Kanyu Camp - Working Men -2b

Sketch by Jack Chalker

Britain at War
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My Youth
Sailing to War
Under Siege
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Going Home
My Youth


My Mum and Me

I was born December 24th 1918 at Bells Marsh Road, Gorleston-on-Sea, Norfolk, being one of twelve children. My father left school at twelve years to become one of the many fishermen of Great Yarmouth. Following the herring, he was away for many months of the year and it seemed to me every time he went away my mother had another mouth to feed. He was a great pop to me not having a lot but always seeming content with his work and family, wanting only a pint of beer and a cigarette for himself, he always did his best for us. After the first world war like many of his profession he was out of work, he helped build the Gorleston Yacht Pond. As things got back to normal he then went back to the drifters.


mum and dad-1

Mum and Dad

Our house backed onto the Gutting Meadow in Gorleston and during the fishing season my parents earned extra money by taking in the Scot's Fisher girls, they were always very clean and tidy even when coming back from gutting the fish, the aprons and boots covered in blood and scales, they would never come into the house before they washed and changed their cloths (washing was being hosed down). They kept their belongings in a chest in their quarters, and in their spare time they were always knitting in a strange fashion, having the left knitting needle fixed to their side in a hollow piece of wood called a knitting shield.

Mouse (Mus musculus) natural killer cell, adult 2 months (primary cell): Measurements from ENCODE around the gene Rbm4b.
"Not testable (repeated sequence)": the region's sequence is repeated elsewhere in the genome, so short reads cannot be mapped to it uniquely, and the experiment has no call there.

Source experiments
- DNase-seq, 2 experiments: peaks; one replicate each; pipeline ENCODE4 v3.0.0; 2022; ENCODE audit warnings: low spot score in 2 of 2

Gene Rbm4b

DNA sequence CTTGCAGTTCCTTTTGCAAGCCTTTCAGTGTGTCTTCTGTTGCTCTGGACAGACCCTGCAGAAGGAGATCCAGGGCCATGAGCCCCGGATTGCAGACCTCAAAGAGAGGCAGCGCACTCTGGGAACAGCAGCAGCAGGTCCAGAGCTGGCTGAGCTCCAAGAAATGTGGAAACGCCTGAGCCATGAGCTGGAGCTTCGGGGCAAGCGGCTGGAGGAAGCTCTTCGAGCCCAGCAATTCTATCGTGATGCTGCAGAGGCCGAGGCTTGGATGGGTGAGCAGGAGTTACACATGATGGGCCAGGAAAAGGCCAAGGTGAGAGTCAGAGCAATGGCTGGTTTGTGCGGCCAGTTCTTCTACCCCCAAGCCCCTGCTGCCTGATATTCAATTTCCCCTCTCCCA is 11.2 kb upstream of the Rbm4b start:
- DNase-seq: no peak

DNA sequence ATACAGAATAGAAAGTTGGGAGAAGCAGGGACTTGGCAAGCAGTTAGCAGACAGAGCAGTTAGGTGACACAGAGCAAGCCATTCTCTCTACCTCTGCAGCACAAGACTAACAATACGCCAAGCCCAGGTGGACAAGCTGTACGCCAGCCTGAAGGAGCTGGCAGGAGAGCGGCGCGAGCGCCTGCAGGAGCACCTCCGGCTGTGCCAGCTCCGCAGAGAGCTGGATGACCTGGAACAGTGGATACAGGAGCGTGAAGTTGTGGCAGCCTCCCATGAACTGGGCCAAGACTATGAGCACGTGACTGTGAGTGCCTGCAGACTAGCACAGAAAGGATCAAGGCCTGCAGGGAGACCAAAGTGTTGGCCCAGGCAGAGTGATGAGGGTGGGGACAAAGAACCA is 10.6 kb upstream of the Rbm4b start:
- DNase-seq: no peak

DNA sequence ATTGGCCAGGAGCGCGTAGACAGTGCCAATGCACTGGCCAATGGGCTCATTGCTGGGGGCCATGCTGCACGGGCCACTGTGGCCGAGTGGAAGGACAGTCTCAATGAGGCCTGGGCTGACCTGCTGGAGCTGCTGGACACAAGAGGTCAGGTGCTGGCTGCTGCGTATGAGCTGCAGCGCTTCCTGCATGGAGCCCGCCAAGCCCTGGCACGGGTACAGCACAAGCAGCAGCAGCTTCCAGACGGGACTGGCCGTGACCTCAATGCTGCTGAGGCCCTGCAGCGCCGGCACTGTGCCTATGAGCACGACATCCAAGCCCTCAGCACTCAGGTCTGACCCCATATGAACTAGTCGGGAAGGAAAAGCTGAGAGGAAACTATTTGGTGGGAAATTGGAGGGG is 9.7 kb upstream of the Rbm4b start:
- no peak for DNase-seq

My mother had the thankless task of bringing us up, she was very firm and strict but she had a special love which has warmed my memories of her. In the later part of 1930's work was very short, brothers Albert and Ernie, joined the fishermen, Auby and Charlie joined the navy, Jack the army and my father went to work on the ports haven, repairing the quays pilings.

Yarmouth Colours-2

Town Boy Colours

The Sea had never interested me but luckily playing football had, Millers Shoe Factory had ambitions of winning local football trophies, this gave me a head start having played football for Stradbrooke School, Alderman Leach School and Town Boys, I secured a good job on the 'last' machine at their factory on the South Denes. One of my football team-mates, Freddie Wright, had a very attractive sister Phil, and I begun to walk her out.

My pop died of a stroke in 1938 at the age of 61, I later turned to him in times of great despair always feeling his presence and understanding.


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